What is malware?
Malware is a generic term for malicious software; this includes Viruses, Worms, Trojan Horses and Spyware, and comes in all different shapes and sizes. Put simply, malware is software that is designed to damage or disable computers.
How does it get on my PC?
It is easy to get malware on your PC - merely visiting an ‘infected' webpage can land you in trouble. Often malware can be attached to images, links and emails, making it difficult to spot and avoid. Even with the most powerful, up-to-date anti-virus software on the market, you're never completely safe - it will reduce the chances, but not eliminate the risks completely.
So what does malware actually do?
Malware can be intended for any number of purposes, and there are an almost infinite numberof possibilities depending on the ability and know-how of the person developing it. In 9 out of 10 cases, malware will simply render your computer unusable. Vast amounts of pop-ups, adverts and alerts will stop you from performing even the most basic tasks. However, malware in its more complex form can capture key-strokes, erase your data, and lure you into providing sensitive information such as bank details etc.
I think I have malware, help!
So malware has snuck past your anti-virus software, and it seems like there's no hope! The steps below are the steps I take to remove 90 percent of malware infections from PC's. I'll try to keep them clear and concise!
1. Firstly, you will need to start your computer in ‘Safe Mode'. To do this, completely shut down the computer. Once it has shutdown, turn it back on, and repeatedly press the F8 key. You should soon be presented with a menu (white text, black background), that will give you the option to start in Safe Mode. You want to select ‘Safe Mode With Networking'.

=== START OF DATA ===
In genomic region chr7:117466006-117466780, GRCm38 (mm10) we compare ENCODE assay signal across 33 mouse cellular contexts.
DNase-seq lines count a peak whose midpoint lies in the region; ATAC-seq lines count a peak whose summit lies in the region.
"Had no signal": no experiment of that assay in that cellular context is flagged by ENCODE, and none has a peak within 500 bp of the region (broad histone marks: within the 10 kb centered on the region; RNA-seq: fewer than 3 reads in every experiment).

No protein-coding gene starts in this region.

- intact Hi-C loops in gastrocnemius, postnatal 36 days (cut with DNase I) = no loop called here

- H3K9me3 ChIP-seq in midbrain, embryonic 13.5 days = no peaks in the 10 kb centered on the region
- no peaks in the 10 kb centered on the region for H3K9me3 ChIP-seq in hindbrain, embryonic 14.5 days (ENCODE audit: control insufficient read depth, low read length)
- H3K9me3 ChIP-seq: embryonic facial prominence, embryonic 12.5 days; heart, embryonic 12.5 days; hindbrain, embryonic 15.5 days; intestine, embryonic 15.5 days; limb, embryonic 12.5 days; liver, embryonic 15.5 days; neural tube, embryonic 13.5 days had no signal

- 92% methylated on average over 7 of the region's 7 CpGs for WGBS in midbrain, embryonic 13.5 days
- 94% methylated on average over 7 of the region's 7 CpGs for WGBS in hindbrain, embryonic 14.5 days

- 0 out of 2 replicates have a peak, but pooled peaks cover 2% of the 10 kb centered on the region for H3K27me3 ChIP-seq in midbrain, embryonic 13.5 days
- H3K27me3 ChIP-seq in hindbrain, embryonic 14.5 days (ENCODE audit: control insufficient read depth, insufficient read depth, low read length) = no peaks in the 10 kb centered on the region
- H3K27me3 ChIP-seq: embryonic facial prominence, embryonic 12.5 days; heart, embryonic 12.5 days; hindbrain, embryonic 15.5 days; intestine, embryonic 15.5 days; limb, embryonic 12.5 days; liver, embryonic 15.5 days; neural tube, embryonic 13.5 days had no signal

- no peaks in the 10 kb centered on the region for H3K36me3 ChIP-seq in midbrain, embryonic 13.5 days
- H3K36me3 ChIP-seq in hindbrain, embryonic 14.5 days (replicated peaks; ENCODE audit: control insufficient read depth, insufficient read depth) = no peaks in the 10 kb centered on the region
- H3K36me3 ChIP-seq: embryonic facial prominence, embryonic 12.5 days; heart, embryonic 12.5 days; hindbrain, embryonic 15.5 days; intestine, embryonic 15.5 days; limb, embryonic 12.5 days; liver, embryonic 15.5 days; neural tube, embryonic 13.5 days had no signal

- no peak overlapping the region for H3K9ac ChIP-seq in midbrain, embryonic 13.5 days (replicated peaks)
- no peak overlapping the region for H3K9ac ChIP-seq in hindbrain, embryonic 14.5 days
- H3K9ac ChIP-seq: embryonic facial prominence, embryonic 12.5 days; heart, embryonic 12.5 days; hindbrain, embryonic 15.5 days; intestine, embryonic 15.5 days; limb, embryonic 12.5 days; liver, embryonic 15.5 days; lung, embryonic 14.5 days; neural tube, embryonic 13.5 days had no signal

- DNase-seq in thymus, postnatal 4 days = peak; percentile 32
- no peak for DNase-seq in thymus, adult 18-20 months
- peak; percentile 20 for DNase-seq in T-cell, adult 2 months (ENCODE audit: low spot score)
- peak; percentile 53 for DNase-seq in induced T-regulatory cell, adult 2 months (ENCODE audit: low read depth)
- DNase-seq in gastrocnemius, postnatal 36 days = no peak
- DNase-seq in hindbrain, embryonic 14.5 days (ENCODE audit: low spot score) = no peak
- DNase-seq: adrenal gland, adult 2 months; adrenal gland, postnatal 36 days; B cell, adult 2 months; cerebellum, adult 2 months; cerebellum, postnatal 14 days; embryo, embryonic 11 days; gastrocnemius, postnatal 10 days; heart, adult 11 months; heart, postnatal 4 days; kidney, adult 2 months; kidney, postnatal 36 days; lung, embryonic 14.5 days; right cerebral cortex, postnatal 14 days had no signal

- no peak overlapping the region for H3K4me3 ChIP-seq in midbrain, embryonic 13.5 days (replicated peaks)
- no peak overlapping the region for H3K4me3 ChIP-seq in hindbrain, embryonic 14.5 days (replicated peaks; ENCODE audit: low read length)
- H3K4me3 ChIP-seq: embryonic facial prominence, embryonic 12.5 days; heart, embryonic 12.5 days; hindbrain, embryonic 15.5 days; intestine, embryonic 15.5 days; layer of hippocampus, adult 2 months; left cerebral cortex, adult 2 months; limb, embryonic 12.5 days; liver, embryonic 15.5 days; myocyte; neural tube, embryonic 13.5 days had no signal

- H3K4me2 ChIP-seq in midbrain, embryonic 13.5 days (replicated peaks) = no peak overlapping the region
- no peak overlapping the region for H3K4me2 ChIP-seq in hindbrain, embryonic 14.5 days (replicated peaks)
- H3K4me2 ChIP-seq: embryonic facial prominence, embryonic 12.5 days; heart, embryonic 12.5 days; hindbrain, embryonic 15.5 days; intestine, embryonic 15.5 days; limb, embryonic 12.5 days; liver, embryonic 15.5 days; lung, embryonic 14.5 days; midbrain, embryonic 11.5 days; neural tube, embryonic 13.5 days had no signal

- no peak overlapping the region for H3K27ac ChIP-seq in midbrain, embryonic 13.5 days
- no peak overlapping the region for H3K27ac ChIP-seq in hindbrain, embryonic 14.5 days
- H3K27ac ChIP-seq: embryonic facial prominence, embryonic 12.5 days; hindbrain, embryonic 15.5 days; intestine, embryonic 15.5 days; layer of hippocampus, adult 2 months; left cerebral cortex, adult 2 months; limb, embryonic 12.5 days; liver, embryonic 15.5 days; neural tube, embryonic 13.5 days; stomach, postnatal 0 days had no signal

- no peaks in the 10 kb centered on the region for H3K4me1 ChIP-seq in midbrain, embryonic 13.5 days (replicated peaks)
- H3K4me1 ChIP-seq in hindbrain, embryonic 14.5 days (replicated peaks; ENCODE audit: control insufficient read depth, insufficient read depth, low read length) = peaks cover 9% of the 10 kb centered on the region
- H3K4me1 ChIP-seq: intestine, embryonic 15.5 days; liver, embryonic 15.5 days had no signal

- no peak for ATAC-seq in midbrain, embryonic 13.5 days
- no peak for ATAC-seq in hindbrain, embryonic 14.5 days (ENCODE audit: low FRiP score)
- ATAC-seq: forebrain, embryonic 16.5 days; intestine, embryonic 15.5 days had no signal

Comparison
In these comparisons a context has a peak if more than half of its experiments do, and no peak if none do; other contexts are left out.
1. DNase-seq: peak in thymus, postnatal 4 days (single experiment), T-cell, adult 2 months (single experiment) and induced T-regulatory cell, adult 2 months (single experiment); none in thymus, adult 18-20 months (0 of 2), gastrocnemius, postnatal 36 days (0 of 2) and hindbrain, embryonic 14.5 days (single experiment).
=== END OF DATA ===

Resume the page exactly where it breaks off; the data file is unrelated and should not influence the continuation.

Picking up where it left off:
If you don't see this, and it goes straight to the Windows loading screen, you'll need to restart the computer and try again.
Once the computer has finished loading, you will see your desktop looking a little different. Does everything look a bit bigger?
2. Next, download Malwarebytes' Anti-Malware from here and save it to your desktop.
- Double-click mbam-setup.exe on the desktop and follow the prompts to install the program
- At the end, be sure that a checkmark is placed next to
Update Malwarebytes' Anti-Malware and
Launch Malwarebytes' Anti-Malware
- Click Finish
- If an update Is found, it will download and install the latest version. Keep updating until it says you have the latest version!
- Once the program has loaded, select Perform full scan, then click Scan
- When the scan is complete, click OK, then Show Results to view the results
- Be sure everything is checked, then click Remove Selected
- Now restart your machine
Occasionally, the malware will prevent anything from installing, so you might have trouble at step 1! There is a great little tool to work around this though. It is called Rkill and can be found here.
Download it to your desktop, and then double-click it to run it. If Rkill (which is a black box) appears and then disappears straight away, or you get a message saying rkill is infected, keep trying to run rkill until it overpowers the infection and temporarily kills it. Once a log appears on the screen, you can try installing Malwarebytes, as described in the first section.
I think I still have malware!
In the rare event that the above doesn't seem to have done the trick, there are some other tools available to help you out. You can try the following programs, but remember; if you can't install anything thanks to the infection, simply run Rkill as described above. It's also very important to update any scanning programs before running them!
Other tools that may help
If the problem persists, it's probably time to call the professionals, as incorrect solutions can damage your PC further.
I hope this has been helpful!